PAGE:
The letter sets out proposals for a move to open local government. Councils are being encouraged to throw open their files and publish, alongside spending data, information on salaries, job titles, allowances and expenses, minutes of meetings and more.
Communities Secretary Eric Pickles said:
"Getting council business out in the open will revolutionise local government. Local people should be able to hold politicians and public bodies to account over how their hard earned cash is being spent and decisions made on their behalf. They can only do that effectively if they have the information they need at their fingertips.
"The public should be able to see where their money goes and what it delivers. The swift and simple changes we are calling for today will unleash an army of armchair auditors and quite rightly make those charged with doling out the pennies stop and think twice about whether they are getting value for money.
"Throwing open the council books will open the door to new businesses and encourage greater innovation and entrepreneurism. Organisations that might have been effectively locked out before, including voluntary sector and small business, will be in a much stronger position to pitch for contracts and bring new ideas and solutions to the table."
By September councils will be expected to make details of spending on all goods and services – from car hire to consultancy fees from storage to software costs – that fall above the £500 threshold available for the public to see and scrutinise. All councils should be doing this as a matter of course by the start of next year, as well as publishing invitations to tender and final contracts on projects over £500.
Financial disclosure will act as a trigger enabling local taxpayers to see how councils are using public money, shine a spotlight on waste, establish greater accountability and efficiency, open up new markets and improve access for small and local business and the voluntary sector.
But making spending data public is just the tip of the iceberg. Building on excellent work already under way in some councils, the route map sets down a plan of action that will see a wealth of data being made available online including:
– Local government salaries – Government will consult on greater disclosure of senior staff salaries by name and job descriptions
– Councillor allowances and expenses – Greater clarity on councillors’ costs
– Council minutes and papers – consistent publication of what is being discussed and what has been decided
– Job vacancies – showing local people what kind of jobs are contributing to the wage bill, driving down advertising costs and allowing comparison of pay ranges
– Frontline service data – including rubbish and recycling rates, council tax collection rates and details of major planned projects
– Licensing applications and decisions – giving residents more clarity on what was happening in their area and an early opportunity to raise concerns or objections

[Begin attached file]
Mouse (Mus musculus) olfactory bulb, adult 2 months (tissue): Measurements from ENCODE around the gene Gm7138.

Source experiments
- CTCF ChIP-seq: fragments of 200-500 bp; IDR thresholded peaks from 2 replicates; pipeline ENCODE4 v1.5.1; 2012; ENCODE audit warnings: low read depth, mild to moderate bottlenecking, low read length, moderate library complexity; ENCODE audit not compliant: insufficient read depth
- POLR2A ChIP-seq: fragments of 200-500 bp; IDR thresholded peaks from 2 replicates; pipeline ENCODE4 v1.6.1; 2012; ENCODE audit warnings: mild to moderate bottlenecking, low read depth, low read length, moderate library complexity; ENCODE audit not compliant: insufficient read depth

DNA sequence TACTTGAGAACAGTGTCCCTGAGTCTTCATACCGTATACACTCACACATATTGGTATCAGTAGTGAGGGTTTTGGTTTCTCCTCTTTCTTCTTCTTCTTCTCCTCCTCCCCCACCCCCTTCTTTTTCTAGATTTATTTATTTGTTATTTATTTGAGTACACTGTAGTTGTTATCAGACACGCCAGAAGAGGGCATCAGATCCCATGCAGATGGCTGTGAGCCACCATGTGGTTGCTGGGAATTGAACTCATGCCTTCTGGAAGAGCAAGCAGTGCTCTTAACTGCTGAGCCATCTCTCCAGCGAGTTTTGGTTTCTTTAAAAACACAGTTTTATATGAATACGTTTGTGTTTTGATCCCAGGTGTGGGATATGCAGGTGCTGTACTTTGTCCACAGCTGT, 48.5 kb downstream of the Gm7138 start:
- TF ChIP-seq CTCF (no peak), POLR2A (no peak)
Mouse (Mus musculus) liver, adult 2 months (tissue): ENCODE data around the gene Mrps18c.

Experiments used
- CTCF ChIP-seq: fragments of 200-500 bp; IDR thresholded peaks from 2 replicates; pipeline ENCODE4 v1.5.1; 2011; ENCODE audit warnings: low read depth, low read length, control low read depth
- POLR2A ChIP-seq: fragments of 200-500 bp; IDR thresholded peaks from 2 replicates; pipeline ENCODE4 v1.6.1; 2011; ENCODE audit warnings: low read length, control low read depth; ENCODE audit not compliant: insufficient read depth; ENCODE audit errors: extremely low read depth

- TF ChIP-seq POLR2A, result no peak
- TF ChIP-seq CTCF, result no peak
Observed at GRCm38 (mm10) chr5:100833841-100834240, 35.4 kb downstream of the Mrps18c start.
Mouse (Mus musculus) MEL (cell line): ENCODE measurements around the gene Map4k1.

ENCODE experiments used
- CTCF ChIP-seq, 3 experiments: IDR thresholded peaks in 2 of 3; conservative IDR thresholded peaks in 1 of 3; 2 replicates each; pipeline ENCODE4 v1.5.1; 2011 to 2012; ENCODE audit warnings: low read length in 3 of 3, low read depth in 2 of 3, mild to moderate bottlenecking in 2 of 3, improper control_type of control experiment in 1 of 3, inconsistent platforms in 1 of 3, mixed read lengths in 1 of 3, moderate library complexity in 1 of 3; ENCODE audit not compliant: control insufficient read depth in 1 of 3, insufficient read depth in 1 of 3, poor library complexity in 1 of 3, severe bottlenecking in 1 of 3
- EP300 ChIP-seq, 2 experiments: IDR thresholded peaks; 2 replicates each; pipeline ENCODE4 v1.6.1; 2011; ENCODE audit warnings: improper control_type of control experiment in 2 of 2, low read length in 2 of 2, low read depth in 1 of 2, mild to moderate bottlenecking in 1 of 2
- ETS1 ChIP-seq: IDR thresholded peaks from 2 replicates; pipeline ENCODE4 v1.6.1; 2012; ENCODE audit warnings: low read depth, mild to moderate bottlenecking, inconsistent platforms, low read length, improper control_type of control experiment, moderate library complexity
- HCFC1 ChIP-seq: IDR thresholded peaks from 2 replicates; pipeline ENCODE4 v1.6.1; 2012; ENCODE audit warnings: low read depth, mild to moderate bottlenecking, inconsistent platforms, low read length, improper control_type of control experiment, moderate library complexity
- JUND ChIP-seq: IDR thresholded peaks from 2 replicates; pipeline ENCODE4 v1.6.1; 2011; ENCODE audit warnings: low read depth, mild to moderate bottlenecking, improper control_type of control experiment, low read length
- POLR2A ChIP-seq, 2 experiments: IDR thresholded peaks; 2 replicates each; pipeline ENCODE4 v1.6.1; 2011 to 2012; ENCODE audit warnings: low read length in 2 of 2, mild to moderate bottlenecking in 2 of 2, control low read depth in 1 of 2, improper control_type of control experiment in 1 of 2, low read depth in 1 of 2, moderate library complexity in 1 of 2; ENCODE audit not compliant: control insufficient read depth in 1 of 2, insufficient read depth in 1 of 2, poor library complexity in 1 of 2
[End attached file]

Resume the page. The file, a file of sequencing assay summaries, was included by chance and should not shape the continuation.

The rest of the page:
– Planning applications and decisions – making sure residents have online access to information about planning applications that could affect them and the look and feel of their area, and making it easier for them to influence emerging development ideas by introducing a compulsory pre-application consultation for proposals above a certain threshold
– Food hygiene reports for food outlets – one example of information which is routinely collected and of interest to residents, but not currently shared in an easily accessible format
Some of this information is already in the public domain but not always in a format that makes it easy to be republished, re-used or mashed up by outside groups, without charge or copyright hindrance. A key part of the change will be getting information in the public domain in a standardised format.
The Local Government Association will work closely with its member councils to help them deliver on this agenda.
Baroness Eaton, Chairman of the Local Government Association said:
"Local government is absolutely committed to the highest standards of transparency. Councils have been leading the way in giving taxpayers real, detailed and vital information about how their money is spent. All public bodies must be scrutinised for the spending decisions they make, and the LGA will work with councils to pioneer an approach of openness and accountability."
The changes being outlined today reflect changes being made in central government to reveal previously hidden details of Whitehall spending and information.
The Government is committed to bringing about a radical devolution of power to local government including freedom from central control, greater flexibility over spending and less red tape. The changes will put councils in the driving seat when it comes to meeting the needs of residents but greater powers must be accompanied with greater accountability.
The move to greater accountability is set against changes to significantly cut the inspection burden. The abolition of the bureaucratic and over burdensome Comprehensive Area Assessment regime will save councils around £12-£39 million a year and 151,000 working days.
Have your say on this story using the comment section below